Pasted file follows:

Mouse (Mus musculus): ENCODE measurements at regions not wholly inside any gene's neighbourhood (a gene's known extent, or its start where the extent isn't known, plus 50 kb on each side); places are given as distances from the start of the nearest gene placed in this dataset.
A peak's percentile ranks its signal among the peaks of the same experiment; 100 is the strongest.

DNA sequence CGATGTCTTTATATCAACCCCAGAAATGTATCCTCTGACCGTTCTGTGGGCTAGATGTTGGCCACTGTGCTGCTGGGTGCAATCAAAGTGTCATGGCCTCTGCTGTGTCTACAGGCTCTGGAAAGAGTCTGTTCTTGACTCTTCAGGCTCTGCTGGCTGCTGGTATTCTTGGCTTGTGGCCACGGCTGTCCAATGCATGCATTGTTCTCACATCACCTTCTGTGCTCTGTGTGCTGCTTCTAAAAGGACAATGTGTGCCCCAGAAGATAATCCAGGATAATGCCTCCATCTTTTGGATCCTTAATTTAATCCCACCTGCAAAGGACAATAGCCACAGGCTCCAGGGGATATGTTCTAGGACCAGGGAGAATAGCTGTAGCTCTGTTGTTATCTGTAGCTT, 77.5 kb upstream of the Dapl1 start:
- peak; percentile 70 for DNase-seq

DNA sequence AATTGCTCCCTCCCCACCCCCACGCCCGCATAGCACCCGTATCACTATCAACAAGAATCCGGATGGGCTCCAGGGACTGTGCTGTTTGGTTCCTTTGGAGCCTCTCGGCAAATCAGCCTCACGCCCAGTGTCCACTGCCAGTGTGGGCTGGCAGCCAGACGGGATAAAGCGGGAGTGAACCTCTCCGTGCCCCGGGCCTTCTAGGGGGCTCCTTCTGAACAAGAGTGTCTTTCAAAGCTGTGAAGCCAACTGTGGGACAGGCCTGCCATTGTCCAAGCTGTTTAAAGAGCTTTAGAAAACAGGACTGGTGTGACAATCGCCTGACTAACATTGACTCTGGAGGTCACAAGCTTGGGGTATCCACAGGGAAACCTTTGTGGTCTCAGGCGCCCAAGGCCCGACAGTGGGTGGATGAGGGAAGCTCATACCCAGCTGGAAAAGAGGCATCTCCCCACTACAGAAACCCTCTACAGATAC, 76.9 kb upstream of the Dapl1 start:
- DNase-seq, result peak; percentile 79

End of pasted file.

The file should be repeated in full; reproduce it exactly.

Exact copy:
Mouse (Mus musculus): ENCODE measurements at regions not wholly inside any gene's neighbourhood (a gene's known extent, or its start where the extent isn't known, plus 50 kb on each side); places are given as distances from the start of the nearest gene placed in this dataset.
A peak's percentile ranks its signal among the peaks of the same experiment; 100 is the strongest.

DNA sequence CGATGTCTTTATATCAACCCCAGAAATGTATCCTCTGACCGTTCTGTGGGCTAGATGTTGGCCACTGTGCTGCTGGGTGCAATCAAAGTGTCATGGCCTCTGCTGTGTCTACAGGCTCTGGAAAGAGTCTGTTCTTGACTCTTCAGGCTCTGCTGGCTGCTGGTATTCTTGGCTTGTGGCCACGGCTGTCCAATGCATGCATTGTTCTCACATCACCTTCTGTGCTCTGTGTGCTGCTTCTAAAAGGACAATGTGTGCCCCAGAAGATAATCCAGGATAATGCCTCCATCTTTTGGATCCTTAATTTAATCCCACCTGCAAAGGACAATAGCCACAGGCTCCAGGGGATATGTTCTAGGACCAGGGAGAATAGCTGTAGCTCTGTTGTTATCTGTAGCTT, 77.5 kb upstream of the Dapl1 start:
- peak; percentile 70 for DNase-seq

DNA sequence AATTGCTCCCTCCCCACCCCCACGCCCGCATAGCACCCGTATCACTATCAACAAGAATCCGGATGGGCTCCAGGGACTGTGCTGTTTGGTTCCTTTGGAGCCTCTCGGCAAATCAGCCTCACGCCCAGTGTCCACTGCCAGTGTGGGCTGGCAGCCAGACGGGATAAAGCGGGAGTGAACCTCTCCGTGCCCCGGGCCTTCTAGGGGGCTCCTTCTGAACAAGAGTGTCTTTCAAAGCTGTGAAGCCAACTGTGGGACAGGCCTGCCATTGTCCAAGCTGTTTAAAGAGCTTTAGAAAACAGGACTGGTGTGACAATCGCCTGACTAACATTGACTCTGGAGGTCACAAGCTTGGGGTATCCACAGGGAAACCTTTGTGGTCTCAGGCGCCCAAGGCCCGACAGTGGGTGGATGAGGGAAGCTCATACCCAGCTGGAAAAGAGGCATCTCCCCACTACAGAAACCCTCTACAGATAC, 76.9 kb upstream of the Dapl1 start:
- DNase-seq, result peak; percentile 79